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Competing campaigns put spotlight on Tucson, Arizona restaurants

Competing campaigns put spotlight on Tucson, Arizona restaurants

Boca Tacos y Tequila on North Fourth Avenue is one of more than two dozen local restaurants signed on to participate in the second annual Sonoran Restaurant Week in October.

The statewide Arizona Restaurant Week, planned for Sept. 18-27, will feature only one Tucson restaurant and none from northern Arizona, a development that doesn’t entirely surprise organizers.

Meanwhile, at least 30 Tucson restaurants have already committed to participate in the second annual Sonoran Restaurant Week Oct. 2-11, an event launched last September to shine a light on locally-owned restaurants and Tucson’s City of Gastronomy designation.

Visit Tucson Senior Communications Director Dan Gibson said he believes there is room for both events.

“We both have the same goal: We want Arizona restaurants to succeed,” said Gibson, who helped launch the local event with Laura Reese and her Tucson firm, Storyteller Public Relations.

For years now, the number of restaurants outside of Phoenix participating in the Arizona Restaurant Association event has dwindled to a handful or less, said spokeswoman Susie Timm. But it’s not for lack of trying, said Timm, whose Knife & Fork Media Group has promoted the event for the association for 10 years.

“We have worked very hard to engage Tucson restaurants,” she said. “They have not responded in kind.”

Northern Arizona restaurants also skipped out on this year’s event, which features 147 Phoenix area restaurants. The only Tucson eatery participating is North Italia, run by Tucson-born/Phoenix-based Fox Restaurant Concepts.

Fox founder Sam Fox sold his company to Cheesecake Factory in 2019 in a deal worth a reported $308 million, but Fox Restaurant Concepts still operates the restaurants.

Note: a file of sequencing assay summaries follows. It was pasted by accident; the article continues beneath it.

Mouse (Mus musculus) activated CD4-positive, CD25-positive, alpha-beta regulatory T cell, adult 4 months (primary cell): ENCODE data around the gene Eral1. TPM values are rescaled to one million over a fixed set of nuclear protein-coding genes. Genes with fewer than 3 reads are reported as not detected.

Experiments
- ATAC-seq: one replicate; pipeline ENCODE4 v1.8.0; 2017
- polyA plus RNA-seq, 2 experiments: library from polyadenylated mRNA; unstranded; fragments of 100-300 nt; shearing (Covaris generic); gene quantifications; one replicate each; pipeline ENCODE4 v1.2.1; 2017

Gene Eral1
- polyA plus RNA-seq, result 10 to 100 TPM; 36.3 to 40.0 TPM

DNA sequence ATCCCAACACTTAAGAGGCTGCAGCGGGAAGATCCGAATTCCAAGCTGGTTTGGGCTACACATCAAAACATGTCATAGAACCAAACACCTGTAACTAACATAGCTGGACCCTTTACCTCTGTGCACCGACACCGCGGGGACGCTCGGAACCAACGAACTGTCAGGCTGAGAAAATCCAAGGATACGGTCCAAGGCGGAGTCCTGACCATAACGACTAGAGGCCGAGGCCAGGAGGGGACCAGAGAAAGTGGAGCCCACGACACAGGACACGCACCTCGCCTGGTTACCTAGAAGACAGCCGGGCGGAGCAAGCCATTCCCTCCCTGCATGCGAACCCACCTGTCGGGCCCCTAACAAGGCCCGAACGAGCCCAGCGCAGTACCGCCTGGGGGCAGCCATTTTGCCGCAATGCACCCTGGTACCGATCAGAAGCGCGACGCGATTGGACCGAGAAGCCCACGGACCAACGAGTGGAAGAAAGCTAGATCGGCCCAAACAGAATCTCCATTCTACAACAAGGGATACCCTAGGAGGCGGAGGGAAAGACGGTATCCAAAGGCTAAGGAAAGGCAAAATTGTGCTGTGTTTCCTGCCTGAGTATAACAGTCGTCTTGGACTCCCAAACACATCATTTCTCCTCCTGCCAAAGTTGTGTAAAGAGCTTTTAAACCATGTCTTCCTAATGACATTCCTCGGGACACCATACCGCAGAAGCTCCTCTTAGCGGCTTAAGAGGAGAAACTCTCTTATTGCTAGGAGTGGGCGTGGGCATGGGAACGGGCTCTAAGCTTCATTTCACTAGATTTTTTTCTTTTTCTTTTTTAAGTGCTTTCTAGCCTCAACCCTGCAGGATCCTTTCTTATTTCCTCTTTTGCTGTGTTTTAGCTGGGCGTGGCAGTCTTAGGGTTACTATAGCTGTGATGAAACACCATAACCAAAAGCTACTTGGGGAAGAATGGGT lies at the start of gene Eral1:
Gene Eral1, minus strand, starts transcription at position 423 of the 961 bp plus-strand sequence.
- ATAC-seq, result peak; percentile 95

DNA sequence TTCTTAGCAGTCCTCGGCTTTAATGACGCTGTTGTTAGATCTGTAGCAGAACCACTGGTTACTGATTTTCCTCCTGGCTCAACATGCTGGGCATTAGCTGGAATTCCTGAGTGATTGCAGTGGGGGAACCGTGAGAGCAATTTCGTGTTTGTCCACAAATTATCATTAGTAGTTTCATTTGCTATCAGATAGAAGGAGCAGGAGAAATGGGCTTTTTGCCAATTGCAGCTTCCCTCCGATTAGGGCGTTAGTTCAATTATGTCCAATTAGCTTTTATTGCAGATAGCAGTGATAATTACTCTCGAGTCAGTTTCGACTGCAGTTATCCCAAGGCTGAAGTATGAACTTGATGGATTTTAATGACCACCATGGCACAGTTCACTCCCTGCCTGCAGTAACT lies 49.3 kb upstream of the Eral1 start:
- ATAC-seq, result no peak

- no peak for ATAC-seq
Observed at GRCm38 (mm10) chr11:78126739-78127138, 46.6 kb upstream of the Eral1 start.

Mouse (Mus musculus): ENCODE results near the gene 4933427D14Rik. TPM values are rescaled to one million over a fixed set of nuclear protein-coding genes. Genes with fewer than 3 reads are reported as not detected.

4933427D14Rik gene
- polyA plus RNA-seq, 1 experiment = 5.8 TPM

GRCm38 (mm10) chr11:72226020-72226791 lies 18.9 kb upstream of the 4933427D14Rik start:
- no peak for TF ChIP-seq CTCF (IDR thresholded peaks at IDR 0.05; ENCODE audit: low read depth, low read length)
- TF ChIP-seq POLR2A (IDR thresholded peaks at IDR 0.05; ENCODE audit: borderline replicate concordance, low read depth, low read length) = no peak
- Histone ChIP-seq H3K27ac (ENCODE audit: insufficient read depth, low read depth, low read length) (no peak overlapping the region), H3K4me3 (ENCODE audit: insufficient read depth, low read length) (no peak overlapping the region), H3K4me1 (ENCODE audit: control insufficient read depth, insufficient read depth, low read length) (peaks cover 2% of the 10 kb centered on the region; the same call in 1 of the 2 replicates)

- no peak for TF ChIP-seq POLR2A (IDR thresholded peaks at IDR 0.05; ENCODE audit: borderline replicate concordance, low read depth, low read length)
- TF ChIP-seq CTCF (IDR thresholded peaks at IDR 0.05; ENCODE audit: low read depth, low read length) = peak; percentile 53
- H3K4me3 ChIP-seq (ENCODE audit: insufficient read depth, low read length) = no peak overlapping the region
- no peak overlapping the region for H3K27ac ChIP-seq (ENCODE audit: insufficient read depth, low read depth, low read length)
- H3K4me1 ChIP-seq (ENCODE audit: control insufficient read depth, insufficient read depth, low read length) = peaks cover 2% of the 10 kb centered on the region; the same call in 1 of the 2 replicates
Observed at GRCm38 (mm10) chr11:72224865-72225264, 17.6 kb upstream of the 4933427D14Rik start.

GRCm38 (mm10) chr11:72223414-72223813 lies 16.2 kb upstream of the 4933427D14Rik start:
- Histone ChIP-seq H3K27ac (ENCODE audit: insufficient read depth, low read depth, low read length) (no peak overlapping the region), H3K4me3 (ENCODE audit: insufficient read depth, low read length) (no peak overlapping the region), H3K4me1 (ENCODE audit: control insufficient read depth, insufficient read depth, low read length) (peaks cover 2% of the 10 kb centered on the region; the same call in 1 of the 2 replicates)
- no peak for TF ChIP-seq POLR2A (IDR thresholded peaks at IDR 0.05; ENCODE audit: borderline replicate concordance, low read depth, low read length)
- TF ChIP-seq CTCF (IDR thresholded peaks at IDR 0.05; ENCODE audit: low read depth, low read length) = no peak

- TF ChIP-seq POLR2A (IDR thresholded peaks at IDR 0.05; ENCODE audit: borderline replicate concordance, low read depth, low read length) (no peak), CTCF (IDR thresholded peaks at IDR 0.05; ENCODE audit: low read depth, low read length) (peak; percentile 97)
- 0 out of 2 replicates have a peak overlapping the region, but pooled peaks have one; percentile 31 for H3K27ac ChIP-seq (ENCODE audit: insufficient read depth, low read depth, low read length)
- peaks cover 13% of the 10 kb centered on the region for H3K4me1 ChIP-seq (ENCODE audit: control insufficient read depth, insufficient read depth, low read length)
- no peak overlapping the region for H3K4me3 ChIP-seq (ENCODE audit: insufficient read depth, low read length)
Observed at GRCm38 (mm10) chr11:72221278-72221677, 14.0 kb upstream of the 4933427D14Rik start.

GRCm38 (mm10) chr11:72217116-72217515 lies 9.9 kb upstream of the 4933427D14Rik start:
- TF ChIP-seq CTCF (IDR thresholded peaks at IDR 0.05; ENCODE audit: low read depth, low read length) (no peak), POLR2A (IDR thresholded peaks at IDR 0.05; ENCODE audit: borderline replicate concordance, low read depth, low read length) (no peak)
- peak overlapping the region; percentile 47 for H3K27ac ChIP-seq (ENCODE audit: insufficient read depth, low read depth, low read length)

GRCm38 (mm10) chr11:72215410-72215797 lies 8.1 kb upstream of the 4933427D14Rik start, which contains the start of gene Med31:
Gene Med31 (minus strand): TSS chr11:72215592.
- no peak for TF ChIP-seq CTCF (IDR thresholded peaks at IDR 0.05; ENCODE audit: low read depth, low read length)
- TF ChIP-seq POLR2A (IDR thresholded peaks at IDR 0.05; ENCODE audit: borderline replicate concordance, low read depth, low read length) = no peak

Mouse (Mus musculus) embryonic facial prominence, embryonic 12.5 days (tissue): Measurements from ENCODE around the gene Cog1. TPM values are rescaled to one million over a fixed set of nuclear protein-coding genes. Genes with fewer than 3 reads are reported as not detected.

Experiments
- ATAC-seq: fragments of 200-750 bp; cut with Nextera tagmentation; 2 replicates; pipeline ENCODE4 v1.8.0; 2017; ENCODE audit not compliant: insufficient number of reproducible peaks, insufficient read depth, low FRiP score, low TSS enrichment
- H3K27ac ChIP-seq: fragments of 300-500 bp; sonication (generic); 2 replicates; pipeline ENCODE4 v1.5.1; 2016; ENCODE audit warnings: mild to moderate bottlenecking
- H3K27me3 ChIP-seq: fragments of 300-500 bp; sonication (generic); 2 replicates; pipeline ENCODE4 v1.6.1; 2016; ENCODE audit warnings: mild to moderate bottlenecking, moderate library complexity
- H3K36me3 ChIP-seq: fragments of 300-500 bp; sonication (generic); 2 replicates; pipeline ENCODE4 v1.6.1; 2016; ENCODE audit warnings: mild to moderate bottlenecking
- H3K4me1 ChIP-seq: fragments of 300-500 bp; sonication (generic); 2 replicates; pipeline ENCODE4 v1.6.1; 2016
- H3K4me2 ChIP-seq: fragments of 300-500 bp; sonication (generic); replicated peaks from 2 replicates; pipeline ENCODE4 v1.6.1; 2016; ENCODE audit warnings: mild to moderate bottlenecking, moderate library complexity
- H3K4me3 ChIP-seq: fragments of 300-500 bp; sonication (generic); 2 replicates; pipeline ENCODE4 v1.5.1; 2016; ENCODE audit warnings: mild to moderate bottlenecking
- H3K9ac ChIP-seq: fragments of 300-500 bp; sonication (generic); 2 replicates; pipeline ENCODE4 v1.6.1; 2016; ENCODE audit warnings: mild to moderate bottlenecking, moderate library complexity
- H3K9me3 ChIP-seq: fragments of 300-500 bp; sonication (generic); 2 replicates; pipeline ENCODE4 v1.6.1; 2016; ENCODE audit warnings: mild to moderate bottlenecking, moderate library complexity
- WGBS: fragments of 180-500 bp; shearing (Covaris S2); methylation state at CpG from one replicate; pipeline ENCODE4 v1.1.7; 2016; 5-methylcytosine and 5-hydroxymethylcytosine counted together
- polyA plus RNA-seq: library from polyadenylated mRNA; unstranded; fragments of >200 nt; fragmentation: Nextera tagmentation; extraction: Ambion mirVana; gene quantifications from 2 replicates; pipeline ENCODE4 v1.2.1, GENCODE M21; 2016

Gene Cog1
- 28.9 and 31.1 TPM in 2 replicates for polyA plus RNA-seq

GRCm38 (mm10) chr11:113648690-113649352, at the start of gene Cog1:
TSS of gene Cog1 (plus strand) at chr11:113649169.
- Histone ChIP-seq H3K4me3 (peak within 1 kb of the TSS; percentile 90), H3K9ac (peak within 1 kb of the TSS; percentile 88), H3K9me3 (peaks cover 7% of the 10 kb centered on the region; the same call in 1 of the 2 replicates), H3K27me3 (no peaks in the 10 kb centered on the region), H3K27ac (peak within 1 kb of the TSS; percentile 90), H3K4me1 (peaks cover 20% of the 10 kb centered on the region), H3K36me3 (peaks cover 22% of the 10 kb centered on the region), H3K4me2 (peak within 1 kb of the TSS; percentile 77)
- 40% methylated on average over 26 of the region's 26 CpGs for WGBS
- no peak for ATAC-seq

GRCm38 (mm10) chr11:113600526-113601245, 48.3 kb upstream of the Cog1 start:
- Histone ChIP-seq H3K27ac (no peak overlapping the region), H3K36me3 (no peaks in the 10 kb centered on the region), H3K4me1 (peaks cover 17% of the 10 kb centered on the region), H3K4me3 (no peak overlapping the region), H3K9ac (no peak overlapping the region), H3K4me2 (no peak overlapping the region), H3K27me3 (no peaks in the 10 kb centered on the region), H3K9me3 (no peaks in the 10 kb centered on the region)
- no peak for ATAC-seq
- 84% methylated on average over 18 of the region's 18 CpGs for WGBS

Timm said the overall number of restaurants participating in the statewide event is down 20%, which she attributed largely to COVID-19. Many restaurants have yet to reopen after closing in the early days of the pandemic in March.

Timm said the Restaurant Association estimates that Arizona could lose as many as 40% of its locally-owned restaurants by year’s end because of the pandemic. Dozens of restaurants including several in Tucson have already closed and Timm expects that number will continue to grow.

Both events are still accepting applications from restaurants to participate. Arizona Restaurant Week has a minimal participation fee to cover advertising and marketing, Timm said. The fee to enter the Sonoran Restaurant Week is $100 worth of restaurant gift cards that are donated to the Community Food Bank of Southern Arizona.

Restaurants participating in the Sonoran Restaurant Week are offering three-course prix fixe meals for $25 to $35 and the offer is good for dine-in or takeout. Arizona Restaurant Week participants also are offering prix fixe menus with prices varying.

After last year’s inaugural Sonoran Restaurant Week event, 81% of the restaurants that participated reported an increase in sales or traffic during the promotion and 100% told organizers the event improved their restaurant’s exposure in the community, Reese said.

In April, Sonoran Restaurant Week hosted a takeout event to promote restaurants whose dining rooms were closed as a result of the pandemic.

Contact reporter Cathalena E. Burch at cburch@tucson.com or 573-4642. On Twitter @Starburch

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